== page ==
| 
  • If you are citizen of an European Union member nation, you may not use this service unless you are at least 16 years old.

  • Stop wasting time looking for files and revisions. Connect your Gmail, DriveDropbox, and Slack accounts and in less than 2 minutes, Dokkio will automatically organize all your file attachments. Learn more and claim your free account.

View
 

citation inre: Piraha innumeracy

Page history last edited by PBworks 12 years, 8 months ago

For those interested, here's the citation for the article I mentioned earlier.  You can read it, along with a reply by Nevins et al., as a pdf for free here:

 

Everett, Daniel (2005b), "Cultural Constraints on Grammar and Cognition in Pirahã," Current Anthropology, Volume 46, Number 4, August-October.

 

Dan Everett's most recent reply to Nevins et al. (2007) is available for free here.

 

Language Log has quite a few posts on the Everett-Nevins controversy.  For those who want the quick-and-dirty on the innumeracy issue, here's the first graph of a recent post by Geoff Pullum:

 

The Pirahã language and culture seem to lack not only the words but also the concepts for numbers, using instead less precise terms like "small size", "large size" and "collection" . And the Pirahã people themselves seem to be suprisingly [sic] uninterested in learning about numbers, and even actively resistant to doing so, despite the fact that in their frequent dealings with traders they have a practical need to evaluate and compare numerical expressions. A similar situation seems to obtain among some other groups in Amazonia , and a lack of indigenous words for numbers has been reported elsewhere in the world.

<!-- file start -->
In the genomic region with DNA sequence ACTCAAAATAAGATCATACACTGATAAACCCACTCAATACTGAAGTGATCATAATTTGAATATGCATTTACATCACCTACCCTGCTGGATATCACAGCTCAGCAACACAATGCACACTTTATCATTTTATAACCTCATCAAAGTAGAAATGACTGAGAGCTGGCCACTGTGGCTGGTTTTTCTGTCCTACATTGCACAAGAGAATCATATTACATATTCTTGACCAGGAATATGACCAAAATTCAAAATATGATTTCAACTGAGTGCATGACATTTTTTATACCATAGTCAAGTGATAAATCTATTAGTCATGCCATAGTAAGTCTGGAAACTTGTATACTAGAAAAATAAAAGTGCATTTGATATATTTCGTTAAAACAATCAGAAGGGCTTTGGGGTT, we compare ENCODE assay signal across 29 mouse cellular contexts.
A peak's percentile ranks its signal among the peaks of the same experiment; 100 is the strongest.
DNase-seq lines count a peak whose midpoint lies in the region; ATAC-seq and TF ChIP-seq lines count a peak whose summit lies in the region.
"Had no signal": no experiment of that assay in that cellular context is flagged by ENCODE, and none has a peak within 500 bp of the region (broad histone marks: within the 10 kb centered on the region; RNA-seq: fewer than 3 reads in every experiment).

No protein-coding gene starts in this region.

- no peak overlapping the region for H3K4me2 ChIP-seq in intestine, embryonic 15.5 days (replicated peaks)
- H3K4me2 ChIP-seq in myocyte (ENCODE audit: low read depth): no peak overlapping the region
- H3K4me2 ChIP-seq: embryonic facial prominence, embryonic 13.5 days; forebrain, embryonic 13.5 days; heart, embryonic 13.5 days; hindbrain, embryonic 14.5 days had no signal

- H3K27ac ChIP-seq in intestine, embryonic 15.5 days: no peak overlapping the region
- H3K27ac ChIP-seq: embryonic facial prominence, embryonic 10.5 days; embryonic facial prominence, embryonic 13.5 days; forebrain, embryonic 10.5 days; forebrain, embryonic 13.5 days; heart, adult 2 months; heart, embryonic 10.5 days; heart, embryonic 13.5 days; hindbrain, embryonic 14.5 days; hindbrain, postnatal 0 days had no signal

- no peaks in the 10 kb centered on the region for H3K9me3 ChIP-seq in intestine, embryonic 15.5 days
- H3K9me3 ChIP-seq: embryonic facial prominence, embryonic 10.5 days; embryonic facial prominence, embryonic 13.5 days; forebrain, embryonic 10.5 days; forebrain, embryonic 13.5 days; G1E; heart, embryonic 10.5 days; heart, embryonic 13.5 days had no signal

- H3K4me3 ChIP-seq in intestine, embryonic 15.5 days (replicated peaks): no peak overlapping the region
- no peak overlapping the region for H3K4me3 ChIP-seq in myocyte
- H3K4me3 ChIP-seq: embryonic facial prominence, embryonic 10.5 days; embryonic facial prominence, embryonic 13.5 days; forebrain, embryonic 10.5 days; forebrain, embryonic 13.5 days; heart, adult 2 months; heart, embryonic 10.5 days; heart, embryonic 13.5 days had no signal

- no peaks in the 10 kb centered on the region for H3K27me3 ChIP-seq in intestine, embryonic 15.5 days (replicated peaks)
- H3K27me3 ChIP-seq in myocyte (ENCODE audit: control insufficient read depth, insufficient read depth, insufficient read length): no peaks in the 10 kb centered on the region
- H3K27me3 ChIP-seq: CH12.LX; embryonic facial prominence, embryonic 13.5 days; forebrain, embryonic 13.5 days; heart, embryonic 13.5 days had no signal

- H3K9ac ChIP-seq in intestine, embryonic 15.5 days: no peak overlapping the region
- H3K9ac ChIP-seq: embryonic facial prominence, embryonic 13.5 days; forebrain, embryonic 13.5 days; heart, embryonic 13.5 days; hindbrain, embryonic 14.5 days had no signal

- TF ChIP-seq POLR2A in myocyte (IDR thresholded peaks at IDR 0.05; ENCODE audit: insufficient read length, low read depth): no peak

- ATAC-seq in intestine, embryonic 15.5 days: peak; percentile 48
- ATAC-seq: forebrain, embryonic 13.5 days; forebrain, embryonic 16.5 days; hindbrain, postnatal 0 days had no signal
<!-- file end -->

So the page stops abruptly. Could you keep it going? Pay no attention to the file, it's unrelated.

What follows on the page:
When I have more time, I might compare the Plato text with Everett's articles, to see how their claims line up in light of Estelle's comment in class.

 

John.

 

Comments (0)

You don't have permission to comment on this page.